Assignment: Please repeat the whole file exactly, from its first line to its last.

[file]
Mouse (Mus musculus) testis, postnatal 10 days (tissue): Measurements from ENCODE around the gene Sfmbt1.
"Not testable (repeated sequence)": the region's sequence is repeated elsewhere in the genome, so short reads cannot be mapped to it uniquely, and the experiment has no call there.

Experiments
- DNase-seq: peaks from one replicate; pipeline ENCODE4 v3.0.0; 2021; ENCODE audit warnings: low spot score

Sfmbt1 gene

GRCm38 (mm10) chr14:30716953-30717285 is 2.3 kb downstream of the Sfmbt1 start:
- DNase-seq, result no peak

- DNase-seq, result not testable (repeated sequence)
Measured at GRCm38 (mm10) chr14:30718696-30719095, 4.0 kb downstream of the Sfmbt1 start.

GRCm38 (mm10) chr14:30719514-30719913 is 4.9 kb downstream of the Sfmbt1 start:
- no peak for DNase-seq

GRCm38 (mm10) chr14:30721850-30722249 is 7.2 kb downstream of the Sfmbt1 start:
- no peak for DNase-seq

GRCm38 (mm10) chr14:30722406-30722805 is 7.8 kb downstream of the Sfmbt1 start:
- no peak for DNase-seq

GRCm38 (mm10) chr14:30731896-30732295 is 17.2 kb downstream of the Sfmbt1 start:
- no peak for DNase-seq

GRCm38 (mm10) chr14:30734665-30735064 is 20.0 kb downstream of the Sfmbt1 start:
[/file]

Mouse (Mus musculus) testis, postnatal 10 days (tissue): Measurements from ENCODE around the gene Sfmbt1.
"Not testable (repeated sequence)": the region's sequence is repeated elsewhere in the genome, so short reads cannot be mapped to it uniquely, and the experiment has no call there.

Experiments
- DNase-seq: peaks from one replicate; pipeline ENCODE4 v3.0.0; 2021; ENCODE audit warnings: low spot score

Sfmbt1 gene

GRCm38 (mm10) chr14:30716953-30717285 is 2.3 kb downstream of the Sfmbt1 start:
- DNase-seq, result no peak

- DNase-seq, result not testable (repeated sequence)
Measured at GRCm38 (mm10) chr14:30718696-30719095, 4.0 kb downstream of the Sfmbt1 start.

GRCm38 (mm10) chr14:30719514-30719913 is 4.9 kb downstream of the Sfmbt1 start:
- no peak for DNase-seq

GRCm38 (mm10) chr14:30721850-30722249 is 7.2 kb downstream of the Sfmbt1 start:
- no peak for DNase-seq

GRCm38 (mm10) chr14:30722406-30722805 is 7.8 kb downstream of the Sfmbt1 start:
- no peak for DNase-seq

GRCm38 (mm10) chr14:30731896-30732295 is 17.2 kb downstream of the Sfmbt1 start:
- no peak for DNase-seq

GRCm38 (mm10) chr14:30734665-30735064 is 20.0 kb downstream of the Sfmbt1 start: